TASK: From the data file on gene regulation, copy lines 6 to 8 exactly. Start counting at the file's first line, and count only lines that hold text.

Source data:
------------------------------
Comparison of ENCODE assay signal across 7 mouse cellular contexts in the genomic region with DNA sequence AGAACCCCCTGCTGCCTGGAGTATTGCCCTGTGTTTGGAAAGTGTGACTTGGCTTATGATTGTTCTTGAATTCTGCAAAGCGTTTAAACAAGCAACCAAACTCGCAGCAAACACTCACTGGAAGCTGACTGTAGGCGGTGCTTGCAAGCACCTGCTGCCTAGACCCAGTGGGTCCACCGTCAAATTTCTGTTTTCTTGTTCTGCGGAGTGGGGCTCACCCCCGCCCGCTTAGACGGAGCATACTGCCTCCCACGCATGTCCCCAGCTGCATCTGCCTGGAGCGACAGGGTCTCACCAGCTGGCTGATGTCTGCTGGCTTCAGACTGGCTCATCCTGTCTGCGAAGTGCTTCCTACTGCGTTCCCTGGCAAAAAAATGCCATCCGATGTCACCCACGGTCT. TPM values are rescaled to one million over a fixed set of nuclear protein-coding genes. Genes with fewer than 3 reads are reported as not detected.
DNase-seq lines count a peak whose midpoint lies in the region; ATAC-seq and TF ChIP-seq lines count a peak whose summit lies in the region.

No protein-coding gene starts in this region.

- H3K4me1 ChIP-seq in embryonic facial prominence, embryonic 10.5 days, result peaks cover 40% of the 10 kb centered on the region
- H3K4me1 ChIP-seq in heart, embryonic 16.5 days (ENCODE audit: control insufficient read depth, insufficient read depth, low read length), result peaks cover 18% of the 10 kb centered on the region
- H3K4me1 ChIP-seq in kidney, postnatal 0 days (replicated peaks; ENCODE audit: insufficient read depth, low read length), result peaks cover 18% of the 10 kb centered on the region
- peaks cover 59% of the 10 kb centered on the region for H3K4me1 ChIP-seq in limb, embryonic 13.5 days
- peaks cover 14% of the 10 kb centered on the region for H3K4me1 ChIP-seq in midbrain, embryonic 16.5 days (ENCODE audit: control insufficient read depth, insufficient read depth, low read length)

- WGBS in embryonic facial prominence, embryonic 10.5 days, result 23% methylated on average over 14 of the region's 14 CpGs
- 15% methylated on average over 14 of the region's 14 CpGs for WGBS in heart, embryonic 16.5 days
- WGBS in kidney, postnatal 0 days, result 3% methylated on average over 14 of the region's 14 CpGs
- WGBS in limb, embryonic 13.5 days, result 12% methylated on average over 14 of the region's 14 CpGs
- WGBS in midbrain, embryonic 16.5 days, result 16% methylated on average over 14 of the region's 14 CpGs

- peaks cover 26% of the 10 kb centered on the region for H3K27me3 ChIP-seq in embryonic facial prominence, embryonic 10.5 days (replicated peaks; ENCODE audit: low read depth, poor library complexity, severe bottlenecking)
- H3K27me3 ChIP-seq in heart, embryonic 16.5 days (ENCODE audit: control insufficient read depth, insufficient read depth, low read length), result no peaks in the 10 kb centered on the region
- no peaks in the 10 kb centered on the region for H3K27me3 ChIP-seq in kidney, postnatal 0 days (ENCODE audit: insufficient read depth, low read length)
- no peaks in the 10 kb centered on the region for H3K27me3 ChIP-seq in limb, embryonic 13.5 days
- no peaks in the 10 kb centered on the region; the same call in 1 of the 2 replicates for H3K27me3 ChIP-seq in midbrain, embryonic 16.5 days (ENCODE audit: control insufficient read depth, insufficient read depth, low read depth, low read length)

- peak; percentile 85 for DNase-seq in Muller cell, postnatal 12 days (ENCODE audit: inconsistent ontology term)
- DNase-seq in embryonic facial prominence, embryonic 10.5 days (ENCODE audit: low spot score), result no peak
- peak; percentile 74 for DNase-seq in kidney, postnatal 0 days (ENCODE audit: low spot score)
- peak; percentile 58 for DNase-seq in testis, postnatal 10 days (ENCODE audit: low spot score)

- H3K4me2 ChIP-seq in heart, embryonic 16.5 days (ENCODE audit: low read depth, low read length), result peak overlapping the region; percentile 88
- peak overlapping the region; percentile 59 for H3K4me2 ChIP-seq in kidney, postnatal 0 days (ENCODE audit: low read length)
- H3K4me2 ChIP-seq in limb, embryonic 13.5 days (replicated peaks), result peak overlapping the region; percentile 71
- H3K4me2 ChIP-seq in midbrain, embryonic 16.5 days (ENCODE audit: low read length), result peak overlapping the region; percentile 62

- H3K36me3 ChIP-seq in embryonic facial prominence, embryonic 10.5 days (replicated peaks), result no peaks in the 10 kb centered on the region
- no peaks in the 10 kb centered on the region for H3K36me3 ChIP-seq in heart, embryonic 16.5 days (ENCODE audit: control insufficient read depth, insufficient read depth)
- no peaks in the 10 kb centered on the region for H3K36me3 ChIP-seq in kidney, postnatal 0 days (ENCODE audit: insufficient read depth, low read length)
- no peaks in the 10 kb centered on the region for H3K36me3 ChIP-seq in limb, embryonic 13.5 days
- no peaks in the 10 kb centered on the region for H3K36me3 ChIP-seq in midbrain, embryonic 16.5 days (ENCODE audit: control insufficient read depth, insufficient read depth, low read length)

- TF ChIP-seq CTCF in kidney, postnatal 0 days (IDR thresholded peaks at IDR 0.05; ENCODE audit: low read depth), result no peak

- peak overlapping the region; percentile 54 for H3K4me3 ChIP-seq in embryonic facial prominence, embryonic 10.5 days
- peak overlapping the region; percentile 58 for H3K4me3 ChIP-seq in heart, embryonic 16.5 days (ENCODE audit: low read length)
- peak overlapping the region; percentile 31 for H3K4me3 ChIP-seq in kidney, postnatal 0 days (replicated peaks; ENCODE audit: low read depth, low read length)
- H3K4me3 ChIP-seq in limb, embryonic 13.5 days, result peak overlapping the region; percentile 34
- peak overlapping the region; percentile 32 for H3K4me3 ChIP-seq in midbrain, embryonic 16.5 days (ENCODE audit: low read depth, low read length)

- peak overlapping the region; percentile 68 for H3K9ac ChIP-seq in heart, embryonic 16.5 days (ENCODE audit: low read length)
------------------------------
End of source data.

- H3K4me1 ChIP-seq in kidney, postnatal 0 days (replicated peaks; ENCODE audit: insufficient read depth, low read length), result peaks cover 18% of the 10 kb centered on the region
- peaks cover 59% of the 10 kb centered on the region for H3K4me1 ChIP-seq in limb, embryonic 13.5 days
- peaks cover 14% of the 10 kb centered on the region for H3K4me1 ChIP-seq in midbrain, embryonic 16.5 days (ENCODE audit: control insufficient read depth, insufficient read depth, low read length)